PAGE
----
TP-Link Archer VR900: One Of The Best Cable-Only 802

It’s not just suitable for ADSL connections though – it’s also VDSL compatible, so will work with Fibre To The Cabinet (FTTC) and cable connections too, although not with Fibre To The Premises (FTTP) lines. That should still include most BT, Sky, TalkTalk and Plusnet subscribers, though, as well as other smaller VDSL ISPs.The Archer VR900 is the ADSL modem-equipped version of TP-Link’s Archer C9, one of the best cable-only 802.11ac routers I’ve seen.

There are four Gigabit Ethernet sockets on the rear, as well as a pair of USB ports for sharing a printer, storage or mobile broadband dongle with all your networked computers.It looks almost identical to the C9, with a glossy white plastic case, finished with metal trim, in an upright position. You can switch off the LED status lights if you find them distracting.

The first-run wizard prompts you to change the default web UI admin password, but disappointingly doesn’t also prompt you to choose a wireless network password.The straightforward web admin interface made setup a breeze. The tabbed UI is easy to get to grips with and you can switch from the default basic mode to the advanced view with a single click.

TP-Link Archer VR900 front and back

You can set up guest networks with either single- or dual-band SSIDs, and specify how much bandwidth to make available to them, but this requires setting up bandwidth controls for the entire network. The interface could be more friendly here – typing minimum and maximum Kbit/s values isn’t exactly elegant. Oddly, there’s no way to set the router to just 5GHz on 802.11n, so you have to opt for dual-band if you want to get the best speeds from 5GHz 802.11n devices.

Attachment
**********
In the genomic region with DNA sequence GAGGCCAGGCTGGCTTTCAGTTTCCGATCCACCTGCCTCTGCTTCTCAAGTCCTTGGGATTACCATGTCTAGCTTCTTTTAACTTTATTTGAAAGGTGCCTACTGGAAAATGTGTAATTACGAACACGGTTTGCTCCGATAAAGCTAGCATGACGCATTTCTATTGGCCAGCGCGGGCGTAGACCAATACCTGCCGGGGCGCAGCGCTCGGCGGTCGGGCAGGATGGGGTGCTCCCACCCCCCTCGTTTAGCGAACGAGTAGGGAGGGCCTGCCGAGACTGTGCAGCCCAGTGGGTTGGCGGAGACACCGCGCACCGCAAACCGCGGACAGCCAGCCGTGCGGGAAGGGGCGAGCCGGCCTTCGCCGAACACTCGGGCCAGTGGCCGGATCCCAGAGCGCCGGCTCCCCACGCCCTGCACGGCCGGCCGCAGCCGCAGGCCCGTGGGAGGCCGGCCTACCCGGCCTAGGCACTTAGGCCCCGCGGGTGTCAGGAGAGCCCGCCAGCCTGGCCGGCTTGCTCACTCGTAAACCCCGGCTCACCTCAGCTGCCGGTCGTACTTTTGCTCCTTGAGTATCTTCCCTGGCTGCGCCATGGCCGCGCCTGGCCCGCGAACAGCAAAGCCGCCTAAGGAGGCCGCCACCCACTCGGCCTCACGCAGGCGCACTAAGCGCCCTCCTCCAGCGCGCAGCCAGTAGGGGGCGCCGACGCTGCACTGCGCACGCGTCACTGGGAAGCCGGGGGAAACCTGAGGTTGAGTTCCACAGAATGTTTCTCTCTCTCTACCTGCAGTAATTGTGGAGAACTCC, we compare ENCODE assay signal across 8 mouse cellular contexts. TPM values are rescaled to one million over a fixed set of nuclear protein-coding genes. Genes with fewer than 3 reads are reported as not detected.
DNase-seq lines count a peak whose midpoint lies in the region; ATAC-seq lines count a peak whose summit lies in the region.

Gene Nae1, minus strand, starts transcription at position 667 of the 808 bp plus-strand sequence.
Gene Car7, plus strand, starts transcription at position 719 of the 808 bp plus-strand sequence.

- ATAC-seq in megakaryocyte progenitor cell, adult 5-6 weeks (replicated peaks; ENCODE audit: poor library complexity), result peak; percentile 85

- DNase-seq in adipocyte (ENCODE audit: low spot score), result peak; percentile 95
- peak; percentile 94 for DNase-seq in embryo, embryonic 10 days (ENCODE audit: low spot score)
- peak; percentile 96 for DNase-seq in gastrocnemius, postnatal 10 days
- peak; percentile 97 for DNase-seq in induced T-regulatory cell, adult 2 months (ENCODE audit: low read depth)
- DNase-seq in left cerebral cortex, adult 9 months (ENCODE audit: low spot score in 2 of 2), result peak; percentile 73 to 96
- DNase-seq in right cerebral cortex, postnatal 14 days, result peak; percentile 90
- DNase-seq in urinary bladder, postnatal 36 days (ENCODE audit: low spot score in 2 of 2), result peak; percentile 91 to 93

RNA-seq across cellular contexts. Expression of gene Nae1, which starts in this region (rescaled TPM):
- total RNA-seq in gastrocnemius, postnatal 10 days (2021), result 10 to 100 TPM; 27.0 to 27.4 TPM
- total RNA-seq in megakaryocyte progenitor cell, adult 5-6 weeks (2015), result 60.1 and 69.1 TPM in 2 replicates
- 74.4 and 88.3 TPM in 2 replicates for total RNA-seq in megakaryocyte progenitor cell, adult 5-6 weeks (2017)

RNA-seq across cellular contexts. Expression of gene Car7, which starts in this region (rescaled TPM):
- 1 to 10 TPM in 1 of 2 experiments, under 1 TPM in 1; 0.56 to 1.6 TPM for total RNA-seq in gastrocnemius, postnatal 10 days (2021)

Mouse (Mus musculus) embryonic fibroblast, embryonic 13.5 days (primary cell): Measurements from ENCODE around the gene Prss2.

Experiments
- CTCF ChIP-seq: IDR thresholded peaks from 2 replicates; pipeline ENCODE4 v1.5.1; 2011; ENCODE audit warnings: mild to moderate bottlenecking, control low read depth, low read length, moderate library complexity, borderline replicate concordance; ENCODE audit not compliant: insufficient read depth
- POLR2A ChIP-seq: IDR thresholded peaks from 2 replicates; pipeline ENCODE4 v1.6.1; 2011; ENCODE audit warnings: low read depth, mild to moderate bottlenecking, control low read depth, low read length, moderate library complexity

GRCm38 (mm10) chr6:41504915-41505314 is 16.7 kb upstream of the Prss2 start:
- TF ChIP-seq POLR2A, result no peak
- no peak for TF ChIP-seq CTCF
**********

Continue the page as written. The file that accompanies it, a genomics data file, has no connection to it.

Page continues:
Basic parental controls based on whitelists, blacklists and time-based schedules are all tied to the MAC addresses of your kids’ devices, so you don’t have to worry about locking yourself out at the same time. Dynamic DNS is less impressive, with only Dyndns and NO-IP officially supported.

Performance and range was something of a mixed bag. 2.4GHz 802.11n speeds using our laptop’s integrated adaptor were surprisingly poor, managing only 20.1MB/s at 10m and 14.9MB/s at 25m. It improved on 5GHz, managing 124.3MB/s at 10m and 60MB/s at 25m, but all these scores are less than the Archer C9 achieved.

There was a drastic improvement when switching to TP-Link’s own T4UH 802.11ac adaptor. Here, I saw 326MB/s at 10m and 279.6MB/s at 25m, which are among the fastest 802.11ac speeds I’ve seen.

The Archer VR900 is an attractive router that’s very easy to set up, regardless of your connection type, but it only achieves the best possible speeds and range with TP-Link’s own wireless adaptor. It’s a good buy if you want to upgrade to 802.11ac and have a VDSL ISP, but if you have a different connection the Archer C9 is probably still the better buy.

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